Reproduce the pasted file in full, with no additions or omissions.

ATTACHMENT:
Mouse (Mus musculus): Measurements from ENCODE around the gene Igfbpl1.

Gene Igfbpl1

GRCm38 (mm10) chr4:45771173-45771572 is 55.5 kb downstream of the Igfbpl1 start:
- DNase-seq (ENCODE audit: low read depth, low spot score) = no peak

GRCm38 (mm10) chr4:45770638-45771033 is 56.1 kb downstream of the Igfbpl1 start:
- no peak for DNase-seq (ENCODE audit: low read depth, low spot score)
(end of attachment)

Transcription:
Mouse (Mus musculus): Measurements from ENCODE around the gene Igfbpl1.

Gene Igfbpl1

GRCm38 (mm10) chr4:45771173-45771572 is 55.5 kb downstream of the Igfbpl1 start:
- DNase-seq (ENCODE audit: low read depth, low spot score) = no peak

GRCm38 (mm10) chr4:45770638-45771033 is 56.1 kb downstream of the Igfbpl1 start:
- no peak for DNase-seq (ENCODE audit: low read depth, low spot score)